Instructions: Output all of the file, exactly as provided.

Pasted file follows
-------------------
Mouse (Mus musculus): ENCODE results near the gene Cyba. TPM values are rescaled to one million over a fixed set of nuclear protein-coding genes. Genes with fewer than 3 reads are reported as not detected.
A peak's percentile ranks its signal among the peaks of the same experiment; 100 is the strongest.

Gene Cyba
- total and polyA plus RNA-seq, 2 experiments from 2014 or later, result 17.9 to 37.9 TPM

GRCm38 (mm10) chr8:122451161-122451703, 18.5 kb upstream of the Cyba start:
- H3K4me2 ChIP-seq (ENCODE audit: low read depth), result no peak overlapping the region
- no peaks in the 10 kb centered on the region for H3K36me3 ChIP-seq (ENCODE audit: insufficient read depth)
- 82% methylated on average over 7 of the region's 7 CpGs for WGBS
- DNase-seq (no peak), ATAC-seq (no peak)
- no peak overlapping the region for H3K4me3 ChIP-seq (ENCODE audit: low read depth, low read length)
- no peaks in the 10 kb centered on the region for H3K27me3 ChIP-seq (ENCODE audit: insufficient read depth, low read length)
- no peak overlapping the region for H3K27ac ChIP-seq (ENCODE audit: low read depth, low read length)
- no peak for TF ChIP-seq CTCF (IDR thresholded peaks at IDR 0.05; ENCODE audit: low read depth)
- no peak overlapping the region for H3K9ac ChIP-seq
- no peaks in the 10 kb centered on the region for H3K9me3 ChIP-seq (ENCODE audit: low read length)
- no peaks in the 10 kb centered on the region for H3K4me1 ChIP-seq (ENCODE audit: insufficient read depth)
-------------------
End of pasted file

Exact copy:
Mouse (Mus musculus): ENCODE results near the gene Cyba. TPM values are rescaled to one million over a fixed set of nuclear protein-coding genes. Genes with fewer than 3 reads are reported as not detected.
A peak's percentile ranks its signal among the peaks of the same experiment; 100 is the strongest.

Gene Cyba
- total and polyA plus RNA-seq, 2 experiments from 2014 or later, result 17.9 to 37.9 TPM

GRCm38 (mm10) chr8:122451161-122451703, 18.5 kb upstream of the Cyba start:
- H3K4me2 ChIP-seq (ENCODE audit: low read depth), result no peak overlapping the region
- no peaks in the 10 kb centered on the region for H3K36me3 ChIP-seq (ENCODE audit: insufficient read depth)
- 82% methylated on average over 7 of the region's 7 CpGs for WGBS
- DNase-seq (no peak), ATAC-seq (no peak)
- no peak overlapping the region for H3K4me3 ChIP-seq (ENCODE audit: low read depth, low read length)
- no peaks in the 10 kb centered on the region for H3K27me3 ChIP-seq (ENCODE audit: insufficient read depth, low read length)
- no peak overlapping the region for H3K27ac ChIP-seq (ENCODE audit: low read depth, low read length)
- no peak for TF ChIP-seq CTCF (IDR thresholded peaks at IDR 0.05; ENCODE audit: low read depth)
- no peak overlapping the region for H3K9ac ChIP-seq
- no peaks in the 10 kb centered on the region for H3K9me3 ChIP-seq (ENCODE audit: low read length)
- no peaks in the 10 kb centered on the region for H3K4me1 ChIP-seq (ENCODE audit: insufficient read depth)